Wednesday, December 19, 2007

Ha Ha
Waivers are silly. Just because you convinced someone to sign something doesn't mean you can turn around and kick them in the nuts, or whatever.
Ski resorts took a nasty fall Tuesday when the Utah Supreme Court ruled waivers can't prevent injured skiers from suing the resorts for negligence. Barring those suits is not in the best interests of society, the court said.
In its 3-2 opinion, the Supreme Court noted that the Utah Inherent Risks of Skiing Act was meant to protect ski resorts from being sued over dangers routinely involved in the sport - thus making insurance affordable. However, the legislation still holds them accountable for negligent acts, the majority of justices said.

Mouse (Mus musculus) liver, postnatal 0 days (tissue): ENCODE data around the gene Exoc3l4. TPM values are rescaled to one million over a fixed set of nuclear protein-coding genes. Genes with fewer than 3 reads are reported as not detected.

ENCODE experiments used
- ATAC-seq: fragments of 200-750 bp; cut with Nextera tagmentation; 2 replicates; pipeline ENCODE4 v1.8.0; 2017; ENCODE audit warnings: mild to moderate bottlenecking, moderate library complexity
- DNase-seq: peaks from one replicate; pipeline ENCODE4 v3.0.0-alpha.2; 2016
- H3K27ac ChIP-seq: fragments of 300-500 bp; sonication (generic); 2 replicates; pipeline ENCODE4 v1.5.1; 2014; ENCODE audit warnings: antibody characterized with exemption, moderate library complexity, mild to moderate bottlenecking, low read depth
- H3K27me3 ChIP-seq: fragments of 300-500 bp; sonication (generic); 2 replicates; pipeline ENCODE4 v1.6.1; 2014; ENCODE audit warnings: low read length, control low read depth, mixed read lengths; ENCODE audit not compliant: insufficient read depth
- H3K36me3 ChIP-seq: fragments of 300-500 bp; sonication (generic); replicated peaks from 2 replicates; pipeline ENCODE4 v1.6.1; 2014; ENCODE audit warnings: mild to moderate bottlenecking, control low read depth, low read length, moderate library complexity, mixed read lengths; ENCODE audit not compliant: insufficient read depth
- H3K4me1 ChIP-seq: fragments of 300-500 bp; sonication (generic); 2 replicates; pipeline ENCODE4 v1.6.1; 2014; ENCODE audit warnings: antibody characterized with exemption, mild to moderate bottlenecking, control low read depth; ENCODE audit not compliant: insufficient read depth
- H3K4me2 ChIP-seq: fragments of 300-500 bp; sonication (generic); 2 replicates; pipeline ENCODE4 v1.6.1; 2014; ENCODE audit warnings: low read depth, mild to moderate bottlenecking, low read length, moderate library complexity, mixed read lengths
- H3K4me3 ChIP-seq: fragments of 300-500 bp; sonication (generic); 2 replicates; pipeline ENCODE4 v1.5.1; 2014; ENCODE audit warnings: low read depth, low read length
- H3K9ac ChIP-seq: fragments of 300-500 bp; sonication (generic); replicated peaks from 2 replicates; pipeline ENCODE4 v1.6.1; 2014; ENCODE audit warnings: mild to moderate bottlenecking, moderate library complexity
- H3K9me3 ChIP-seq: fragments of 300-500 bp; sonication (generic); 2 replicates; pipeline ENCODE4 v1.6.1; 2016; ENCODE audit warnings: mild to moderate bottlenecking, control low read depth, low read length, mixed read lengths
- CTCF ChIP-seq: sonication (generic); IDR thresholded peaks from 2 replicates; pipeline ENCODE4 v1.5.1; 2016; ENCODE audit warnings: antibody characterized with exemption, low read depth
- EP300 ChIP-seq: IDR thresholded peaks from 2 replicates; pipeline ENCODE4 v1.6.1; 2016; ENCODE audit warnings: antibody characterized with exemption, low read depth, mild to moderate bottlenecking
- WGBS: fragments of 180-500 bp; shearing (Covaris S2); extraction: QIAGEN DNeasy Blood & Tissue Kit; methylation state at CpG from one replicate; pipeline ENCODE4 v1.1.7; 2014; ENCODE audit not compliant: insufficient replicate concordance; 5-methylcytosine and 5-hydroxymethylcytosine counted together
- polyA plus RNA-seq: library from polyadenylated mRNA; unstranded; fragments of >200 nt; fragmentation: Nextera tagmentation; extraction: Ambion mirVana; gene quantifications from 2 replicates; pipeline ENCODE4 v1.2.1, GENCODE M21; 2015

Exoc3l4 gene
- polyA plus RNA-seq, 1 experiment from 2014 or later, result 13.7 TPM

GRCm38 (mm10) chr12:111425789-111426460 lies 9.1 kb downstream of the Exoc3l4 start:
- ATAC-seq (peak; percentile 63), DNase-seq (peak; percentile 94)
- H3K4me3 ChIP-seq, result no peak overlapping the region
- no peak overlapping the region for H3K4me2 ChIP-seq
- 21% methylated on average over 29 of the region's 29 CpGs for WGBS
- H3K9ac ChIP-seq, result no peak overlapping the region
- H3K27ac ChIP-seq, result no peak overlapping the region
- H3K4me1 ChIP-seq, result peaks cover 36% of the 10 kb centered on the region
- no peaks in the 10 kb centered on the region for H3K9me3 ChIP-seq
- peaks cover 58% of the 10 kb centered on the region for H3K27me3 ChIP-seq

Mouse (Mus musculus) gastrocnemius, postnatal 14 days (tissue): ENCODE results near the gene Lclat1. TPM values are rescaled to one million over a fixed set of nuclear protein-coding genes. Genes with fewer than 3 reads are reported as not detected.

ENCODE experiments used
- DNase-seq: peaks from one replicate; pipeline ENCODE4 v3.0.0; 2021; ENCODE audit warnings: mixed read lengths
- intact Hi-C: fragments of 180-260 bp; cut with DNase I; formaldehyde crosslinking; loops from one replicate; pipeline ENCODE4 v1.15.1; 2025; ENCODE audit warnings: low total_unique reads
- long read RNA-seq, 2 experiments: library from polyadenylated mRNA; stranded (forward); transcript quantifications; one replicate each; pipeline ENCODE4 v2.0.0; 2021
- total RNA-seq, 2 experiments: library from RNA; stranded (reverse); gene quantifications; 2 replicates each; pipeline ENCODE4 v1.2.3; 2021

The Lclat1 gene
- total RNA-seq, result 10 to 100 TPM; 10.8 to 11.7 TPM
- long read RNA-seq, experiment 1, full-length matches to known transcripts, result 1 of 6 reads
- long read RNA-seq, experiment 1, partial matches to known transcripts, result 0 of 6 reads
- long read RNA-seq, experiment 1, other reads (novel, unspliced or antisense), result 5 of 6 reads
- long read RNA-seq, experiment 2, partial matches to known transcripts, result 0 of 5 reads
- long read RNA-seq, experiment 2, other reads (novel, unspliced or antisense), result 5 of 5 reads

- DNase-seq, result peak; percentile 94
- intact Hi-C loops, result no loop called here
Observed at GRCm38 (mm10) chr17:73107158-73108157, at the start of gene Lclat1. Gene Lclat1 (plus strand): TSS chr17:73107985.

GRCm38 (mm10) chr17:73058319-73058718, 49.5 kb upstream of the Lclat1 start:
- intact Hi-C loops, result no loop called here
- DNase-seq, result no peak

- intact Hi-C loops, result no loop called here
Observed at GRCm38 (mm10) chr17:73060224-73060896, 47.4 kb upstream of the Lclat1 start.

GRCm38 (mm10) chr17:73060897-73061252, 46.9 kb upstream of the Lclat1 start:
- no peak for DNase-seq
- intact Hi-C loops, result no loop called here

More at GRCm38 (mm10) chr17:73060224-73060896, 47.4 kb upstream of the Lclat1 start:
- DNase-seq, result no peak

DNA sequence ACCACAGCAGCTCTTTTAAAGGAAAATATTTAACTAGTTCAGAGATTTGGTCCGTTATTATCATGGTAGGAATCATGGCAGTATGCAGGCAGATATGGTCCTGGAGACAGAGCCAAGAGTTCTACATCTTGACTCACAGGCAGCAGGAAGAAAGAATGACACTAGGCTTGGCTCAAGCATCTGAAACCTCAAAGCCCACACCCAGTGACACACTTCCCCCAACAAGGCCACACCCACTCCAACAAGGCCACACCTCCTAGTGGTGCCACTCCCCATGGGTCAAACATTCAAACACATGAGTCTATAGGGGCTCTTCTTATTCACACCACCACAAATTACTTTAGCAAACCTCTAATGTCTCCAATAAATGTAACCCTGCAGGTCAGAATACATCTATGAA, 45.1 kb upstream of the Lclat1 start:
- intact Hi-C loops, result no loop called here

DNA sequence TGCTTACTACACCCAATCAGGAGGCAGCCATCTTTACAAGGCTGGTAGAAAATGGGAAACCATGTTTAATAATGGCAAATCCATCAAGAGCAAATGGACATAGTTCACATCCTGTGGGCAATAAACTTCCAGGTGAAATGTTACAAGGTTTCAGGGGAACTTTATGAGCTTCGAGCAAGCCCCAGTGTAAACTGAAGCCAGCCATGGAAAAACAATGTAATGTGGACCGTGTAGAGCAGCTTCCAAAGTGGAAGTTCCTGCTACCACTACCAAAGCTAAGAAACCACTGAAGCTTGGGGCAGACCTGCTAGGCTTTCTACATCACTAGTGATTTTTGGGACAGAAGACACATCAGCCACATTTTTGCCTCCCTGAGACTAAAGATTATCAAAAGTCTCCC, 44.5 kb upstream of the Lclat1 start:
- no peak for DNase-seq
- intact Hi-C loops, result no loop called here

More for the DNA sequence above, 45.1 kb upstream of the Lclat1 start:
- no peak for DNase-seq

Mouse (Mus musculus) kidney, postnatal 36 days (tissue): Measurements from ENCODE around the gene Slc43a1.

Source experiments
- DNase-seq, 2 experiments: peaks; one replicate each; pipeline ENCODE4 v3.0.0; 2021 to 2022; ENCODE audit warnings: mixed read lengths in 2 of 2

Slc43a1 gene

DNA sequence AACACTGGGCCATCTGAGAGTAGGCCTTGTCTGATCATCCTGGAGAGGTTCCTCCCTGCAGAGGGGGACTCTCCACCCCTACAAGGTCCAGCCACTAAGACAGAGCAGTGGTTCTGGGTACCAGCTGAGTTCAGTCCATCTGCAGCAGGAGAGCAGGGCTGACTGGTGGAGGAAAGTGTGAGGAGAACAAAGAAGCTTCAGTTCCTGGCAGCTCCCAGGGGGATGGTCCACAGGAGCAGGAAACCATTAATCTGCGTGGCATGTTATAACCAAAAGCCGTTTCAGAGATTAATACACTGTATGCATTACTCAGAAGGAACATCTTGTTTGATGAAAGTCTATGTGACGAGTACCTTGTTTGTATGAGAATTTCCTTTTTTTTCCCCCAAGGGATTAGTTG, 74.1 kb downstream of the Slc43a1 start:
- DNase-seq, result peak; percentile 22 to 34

The opinion marked the second time in recent years the high court has ruled against the enforceability of waivers. In 2001, the justices ruled parents do not have an inherent right to sign away a minor child's right to sue for damages.

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